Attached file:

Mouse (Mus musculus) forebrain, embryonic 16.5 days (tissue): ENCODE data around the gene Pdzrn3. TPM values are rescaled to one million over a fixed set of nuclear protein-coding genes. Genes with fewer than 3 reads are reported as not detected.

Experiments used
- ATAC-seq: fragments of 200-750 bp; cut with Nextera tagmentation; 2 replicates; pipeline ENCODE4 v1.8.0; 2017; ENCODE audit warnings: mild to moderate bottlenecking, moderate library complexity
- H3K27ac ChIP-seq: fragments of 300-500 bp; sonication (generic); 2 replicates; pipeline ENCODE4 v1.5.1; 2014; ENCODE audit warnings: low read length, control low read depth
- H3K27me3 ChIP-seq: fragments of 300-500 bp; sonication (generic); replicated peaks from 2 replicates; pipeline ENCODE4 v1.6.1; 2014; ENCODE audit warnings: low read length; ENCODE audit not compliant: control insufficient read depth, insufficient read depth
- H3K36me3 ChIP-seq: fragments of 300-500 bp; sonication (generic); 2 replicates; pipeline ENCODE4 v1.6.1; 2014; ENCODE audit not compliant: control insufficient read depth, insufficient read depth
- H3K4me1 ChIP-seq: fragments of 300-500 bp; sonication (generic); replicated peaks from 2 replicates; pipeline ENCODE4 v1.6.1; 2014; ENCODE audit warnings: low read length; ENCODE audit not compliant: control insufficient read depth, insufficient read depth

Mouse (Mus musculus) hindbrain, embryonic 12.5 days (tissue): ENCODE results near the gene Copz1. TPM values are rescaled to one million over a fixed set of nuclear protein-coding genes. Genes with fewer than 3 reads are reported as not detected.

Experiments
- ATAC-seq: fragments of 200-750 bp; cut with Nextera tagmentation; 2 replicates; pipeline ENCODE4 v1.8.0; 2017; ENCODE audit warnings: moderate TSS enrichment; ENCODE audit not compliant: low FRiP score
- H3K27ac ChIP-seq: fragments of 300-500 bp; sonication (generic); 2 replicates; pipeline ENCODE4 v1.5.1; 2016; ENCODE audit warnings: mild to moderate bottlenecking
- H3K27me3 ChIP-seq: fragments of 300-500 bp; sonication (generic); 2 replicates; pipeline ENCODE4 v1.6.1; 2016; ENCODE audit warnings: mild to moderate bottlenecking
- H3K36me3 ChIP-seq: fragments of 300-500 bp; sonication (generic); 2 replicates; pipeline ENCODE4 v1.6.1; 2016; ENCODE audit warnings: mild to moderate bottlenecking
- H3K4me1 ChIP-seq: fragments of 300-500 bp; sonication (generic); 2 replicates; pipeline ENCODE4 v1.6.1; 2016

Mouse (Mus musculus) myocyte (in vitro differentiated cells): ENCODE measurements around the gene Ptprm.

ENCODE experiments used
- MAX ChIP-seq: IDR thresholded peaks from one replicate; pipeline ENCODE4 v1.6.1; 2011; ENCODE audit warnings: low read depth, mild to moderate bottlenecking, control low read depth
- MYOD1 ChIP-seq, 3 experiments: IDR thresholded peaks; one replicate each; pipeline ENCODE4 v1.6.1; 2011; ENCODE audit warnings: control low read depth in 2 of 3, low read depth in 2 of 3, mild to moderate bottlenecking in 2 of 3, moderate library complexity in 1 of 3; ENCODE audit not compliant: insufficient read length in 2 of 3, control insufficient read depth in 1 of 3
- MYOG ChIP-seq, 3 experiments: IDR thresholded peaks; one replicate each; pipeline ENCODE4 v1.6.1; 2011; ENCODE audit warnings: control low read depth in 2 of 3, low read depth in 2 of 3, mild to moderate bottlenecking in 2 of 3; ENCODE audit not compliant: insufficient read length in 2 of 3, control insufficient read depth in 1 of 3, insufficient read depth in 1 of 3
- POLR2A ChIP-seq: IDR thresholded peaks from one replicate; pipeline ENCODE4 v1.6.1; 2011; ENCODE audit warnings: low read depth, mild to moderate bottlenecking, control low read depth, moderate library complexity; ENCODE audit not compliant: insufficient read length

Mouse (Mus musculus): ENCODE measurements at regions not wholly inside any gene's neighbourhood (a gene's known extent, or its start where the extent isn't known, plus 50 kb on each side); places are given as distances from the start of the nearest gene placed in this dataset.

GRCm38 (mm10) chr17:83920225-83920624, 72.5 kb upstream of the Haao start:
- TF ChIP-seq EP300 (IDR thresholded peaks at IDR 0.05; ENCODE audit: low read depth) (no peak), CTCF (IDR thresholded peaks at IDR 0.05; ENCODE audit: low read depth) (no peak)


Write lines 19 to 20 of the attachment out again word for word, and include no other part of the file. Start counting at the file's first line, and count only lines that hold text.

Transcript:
- MYOG ChIP-seq, 3 experiments: IDR thresholded peaks; one replicate each; pipeline ENCODE4 v1.6.1; 2011; ENCODE audit warnings: control low read depth in 2 of 3, low read depth in 2 of 3, mild to moderate bottlenecking in 2 of 3; ENCODE audit not compliant: insufficient read length in 2 of 3, control insufficient read depth in 1 of 3, insufficient read depth in 1 of 3
- POLR2A ChIP-seq: IDR thresholded peaks from one replicate; pipeline ENCODE4 v1.6.1; 2011; ENCODE audit warnings: low read depth, mild to moderate bottlenecking, control low read depth, moderate library complexity; ENCODE audit not compliant: insufficient read length